"The normally gaseous-agent to be employed" in the process for forming the cellular product should-be-a substanoeuwhich is soluble in,- orwat. least"*appreciably soluble in; the polymermnder an'applied pressureof several atmospheres Said agent is-one which is gaseous at room'tempera ture and atmospheric ressure: Examples of: substances" which are suitable in v forming the cellular thermoplastic products-are methyl chlo ride; methyl ether, ethyl chloride dichlorodi' fluoromethane, and normally gaseous olefines such as propyleneor butylene; Mixtures of any two-or=n1ore of the above compounds may also The amount of the-normally gaseous agent dissolved in the polymer in forming the cellulan product should 'be such that upon release of the pressure it is vaporized-almost completely, causing not only swelling and expansion-of t-he poly mer to form the cellular product, but at the same time-cool it to a temperature such that it is dimensionally stable. When the thermoplastic polymer is polystyrene and the gel prior to release of the pressure isat a temperature above 85 0., an amount of the normally gaseousiagent sufficient to expand and cool the polymen'tova temperature of; 85C., or lower, :is employed. .Ilhe normally gaseous agent is usually C'.,Linto admixture with the normally gaseous:

agentyin the' desired proportions, at ;superat-.

mospheric pressure in the mixing and cooling zone or 'vessel;. The resulting plastic. mixture.

iSiblBIlflGd under pressure and is brought to a temperature 'suchithat the normally gaseous agent,

is 11115 non-gaseous form at thelpressure zthus ap plied to the mixture.

square inch up. tothe'limits of the apparatus,

buti ia' pressure of from 400 to 2000 pounds persquare :inch ispreferred. In general, a pressure corresponding to the vapor pressure of the normally gaseous agent at the temperature of the gel just prior to extrusion; is satisfactory, although best results .are obtainedwhen somewhat higher pressures are employedhe-solution o gel is formed under pressure. and is brought to atemperature below the critical temperatureof the normally gaseousagent used,,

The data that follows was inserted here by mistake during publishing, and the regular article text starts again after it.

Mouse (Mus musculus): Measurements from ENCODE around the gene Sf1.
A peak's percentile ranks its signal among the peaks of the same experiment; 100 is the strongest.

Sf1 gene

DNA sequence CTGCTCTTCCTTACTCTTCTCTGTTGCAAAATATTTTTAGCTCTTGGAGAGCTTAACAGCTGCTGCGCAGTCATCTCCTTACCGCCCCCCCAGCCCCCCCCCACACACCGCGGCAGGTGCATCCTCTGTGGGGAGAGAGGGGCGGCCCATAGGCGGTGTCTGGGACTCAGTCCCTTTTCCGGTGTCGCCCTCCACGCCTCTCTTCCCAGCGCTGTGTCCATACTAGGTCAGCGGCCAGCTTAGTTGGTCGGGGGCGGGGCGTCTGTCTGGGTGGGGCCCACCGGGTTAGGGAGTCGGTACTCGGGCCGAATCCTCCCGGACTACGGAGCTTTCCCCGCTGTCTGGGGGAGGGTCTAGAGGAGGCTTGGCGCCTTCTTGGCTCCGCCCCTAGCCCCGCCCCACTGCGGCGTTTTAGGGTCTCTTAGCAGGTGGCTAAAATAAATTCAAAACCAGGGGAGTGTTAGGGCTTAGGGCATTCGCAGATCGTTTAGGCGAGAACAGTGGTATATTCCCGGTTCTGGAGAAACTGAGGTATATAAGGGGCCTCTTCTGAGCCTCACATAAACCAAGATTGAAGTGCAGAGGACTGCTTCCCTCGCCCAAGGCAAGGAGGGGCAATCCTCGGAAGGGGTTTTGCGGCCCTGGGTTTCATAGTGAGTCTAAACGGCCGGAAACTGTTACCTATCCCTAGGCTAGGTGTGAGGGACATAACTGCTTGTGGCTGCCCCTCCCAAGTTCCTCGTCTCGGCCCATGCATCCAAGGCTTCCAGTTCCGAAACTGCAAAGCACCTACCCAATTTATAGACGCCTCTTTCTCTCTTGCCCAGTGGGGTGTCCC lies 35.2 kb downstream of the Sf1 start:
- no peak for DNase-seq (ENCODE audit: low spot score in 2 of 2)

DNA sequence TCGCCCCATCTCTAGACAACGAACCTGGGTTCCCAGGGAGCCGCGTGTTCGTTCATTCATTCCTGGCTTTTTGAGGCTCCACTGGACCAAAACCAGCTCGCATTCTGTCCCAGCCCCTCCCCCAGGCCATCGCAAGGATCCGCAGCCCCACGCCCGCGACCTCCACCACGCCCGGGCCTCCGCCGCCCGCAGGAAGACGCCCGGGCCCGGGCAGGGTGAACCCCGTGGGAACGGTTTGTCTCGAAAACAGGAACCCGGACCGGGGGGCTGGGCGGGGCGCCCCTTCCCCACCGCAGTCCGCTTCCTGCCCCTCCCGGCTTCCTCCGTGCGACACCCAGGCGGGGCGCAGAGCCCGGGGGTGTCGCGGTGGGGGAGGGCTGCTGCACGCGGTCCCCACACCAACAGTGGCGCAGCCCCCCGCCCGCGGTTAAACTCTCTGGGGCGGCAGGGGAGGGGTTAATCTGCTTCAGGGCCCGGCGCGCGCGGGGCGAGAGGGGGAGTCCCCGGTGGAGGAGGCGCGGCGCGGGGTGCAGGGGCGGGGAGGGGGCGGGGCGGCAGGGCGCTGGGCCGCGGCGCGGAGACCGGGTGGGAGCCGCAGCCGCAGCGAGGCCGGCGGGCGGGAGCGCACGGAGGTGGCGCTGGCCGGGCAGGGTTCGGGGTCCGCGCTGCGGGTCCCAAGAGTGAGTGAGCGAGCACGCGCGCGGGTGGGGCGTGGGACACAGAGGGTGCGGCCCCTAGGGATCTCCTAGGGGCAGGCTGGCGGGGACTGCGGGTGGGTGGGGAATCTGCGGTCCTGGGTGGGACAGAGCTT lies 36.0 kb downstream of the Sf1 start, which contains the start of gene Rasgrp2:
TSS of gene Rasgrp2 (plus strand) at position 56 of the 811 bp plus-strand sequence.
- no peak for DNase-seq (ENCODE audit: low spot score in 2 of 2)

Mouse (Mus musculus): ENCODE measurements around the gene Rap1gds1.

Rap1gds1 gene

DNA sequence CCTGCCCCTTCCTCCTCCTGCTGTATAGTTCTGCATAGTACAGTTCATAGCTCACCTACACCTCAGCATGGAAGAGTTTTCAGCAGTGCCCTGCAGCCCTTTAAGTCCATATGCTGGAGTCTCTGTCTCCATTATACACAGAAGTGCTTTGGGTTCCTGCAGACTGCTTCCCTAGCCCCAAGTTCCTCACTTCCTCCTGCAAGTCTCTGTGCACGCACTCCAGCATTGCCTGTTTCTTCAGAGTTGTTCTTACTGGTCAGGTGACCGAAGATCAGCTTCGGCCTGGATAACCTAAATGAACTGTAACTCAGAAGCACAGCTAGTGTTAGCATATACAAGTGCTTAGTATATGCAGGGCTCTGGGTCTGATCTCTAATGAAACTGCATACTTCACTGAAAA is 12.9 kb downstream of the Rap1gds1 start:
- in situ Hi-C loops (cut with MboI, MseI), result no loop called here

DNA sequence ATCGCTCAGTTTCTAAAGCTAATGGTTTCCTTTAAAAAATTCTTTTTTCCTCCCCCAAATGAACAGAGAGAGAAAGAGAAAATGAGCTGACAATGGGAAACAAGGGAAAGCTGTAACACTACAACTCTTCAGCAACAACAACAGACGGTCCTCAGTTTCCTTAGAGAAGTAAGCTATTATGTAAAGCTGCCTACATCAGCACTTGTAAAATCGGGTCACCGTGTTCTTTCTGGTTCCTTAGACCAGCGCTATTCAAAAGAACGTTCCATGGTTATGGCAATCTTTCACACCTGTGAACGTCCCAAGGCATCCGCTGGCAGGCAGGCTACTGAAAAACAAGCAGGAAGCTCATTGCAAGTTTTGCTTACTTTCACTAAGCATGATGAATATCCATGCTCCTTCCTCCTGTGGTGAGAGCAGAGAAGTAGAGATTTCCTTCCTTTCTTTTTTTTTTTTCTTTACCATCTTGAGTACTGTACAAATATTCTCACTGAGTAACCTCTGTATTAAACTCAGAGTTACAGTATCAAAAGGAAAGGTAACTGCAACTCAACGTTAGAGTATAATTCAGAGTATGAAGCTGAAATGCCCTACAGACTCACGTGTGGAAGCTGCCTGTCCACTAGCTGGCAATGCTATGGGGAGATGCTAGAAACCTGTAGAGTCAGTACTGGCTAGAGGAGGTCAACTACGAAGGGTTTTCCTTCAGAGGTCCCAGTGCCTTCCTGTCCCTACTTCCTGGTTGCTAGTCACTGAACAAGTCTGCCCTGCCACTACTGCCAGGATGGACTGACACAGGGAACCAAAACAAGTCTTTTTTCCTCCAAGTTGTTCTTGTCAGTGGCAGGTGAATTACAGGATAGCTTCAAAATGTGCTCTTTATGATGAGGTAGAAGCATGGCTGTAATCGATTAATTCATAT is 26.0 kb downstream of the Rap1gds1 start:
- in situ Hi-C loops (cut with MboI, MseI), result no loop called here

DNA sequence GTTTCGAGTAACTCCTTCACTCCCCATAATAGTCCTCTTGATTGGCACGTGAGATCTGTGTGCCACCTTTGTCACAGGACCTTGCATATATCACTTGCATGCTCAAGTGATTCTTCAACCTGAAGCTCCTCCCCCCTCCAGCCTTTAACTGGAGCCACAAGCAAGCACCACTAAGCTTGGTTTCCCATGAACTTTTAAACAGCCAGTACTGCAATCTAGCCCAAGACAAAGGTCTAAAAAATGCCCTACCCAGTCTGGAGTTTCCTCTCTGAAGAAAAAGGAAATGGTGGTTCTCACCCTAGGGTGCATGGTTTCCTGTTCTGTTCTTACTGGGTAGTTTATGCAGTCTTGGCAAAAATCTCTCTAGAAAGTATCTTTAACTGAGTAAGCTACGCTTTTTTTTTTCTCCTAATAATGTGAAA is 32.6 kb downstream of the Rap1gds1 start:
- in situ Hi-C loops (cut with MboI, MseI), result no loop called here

which. in the case of methyl chloride is. about 1143 C. The gelis suitably brought to a temperature within the range. of from ,60" to 13 c preierably from 90? to 110 0., just prior to release offthe pressure by extrusion of the gel.

into :a. vzone of lower pressure.

In-producing a cellular thermoplastic product by the present method, the heat-plastified, or molten,.polyrner is fed under pressure by means of'theplastics extruderfi, or'in otherusua'l mannor, e; g. by means of a plastics gearpump, into themixing and cooling device I! via inlet Hi;

Anormally gaseous agent capable ofbei-ng dissolved by the polymer is suitably introduced via.

inletlZor inlet" 8 at superatmospheric pressure,

in the desired proportion. The mixture flows through the annular passageway" between the; barrel of the vessel II and the roll l; bypres The pressurexto -be=em-' ployed may vary-from about 300 pounds per sure cfthe screw on the feed 1 materialsentei'mm admixture with each other. The mixture, is .iaigie" tated" transversely to the -flow thereofrby: they rotating roll it and its projecting lugs [6 which rapidlyand :uniformly blends the plastic mixture to'a homogeneous composition. Simultaneously with the blending operation, the. mixture, is brought to a desired ten'iperatureat which it: remains flowable and such that the normally gaseouslagentisin non-gaseous form at thepressure thus applied to the mixture by passing, a cooling medium, e. g. water, through chamber ii and roll. I5, andiorrns a mobile gel .orsol-ution having asubstantially uniform composition and a temperature throughout its cross-section. or; mass at the pointof extrusion. Themobile gel or--sol-ution-is, dischargedor flows from vessel, [1, as-ituis; formed through outlet la and extrusion die .Or orifice Minto a zone of lower, pressure, e. g. into the atmosphere, and swells orexpandsy byqvapor-ization of the normally gaseousagwt; to dorm a cellular mass of the polymer.

It is-important that the gel be. blendedtoJa. homogeneous composition and a substantially lmiforrn temperature throughout its mass, just. prior to release of the pressure, in order to ob,- taina cellular product composedoof individual; cells.ofsubstantiallythe same size. It may be, mentioned that the size of the cells formed in, the cellular product and also the bulk density of-the latter may be varied at Willby varyingthe, temperature .of the gel audits content of the .dis,-, solved volatile agent throughout. its mass .atthe point. of extrusion. In general, an increase. in such; temperature. causes a decrease, in.- the. bulk. density of the product formedv upon release of, thevpressure for a given proportion of. the (1151 solved volatile agent,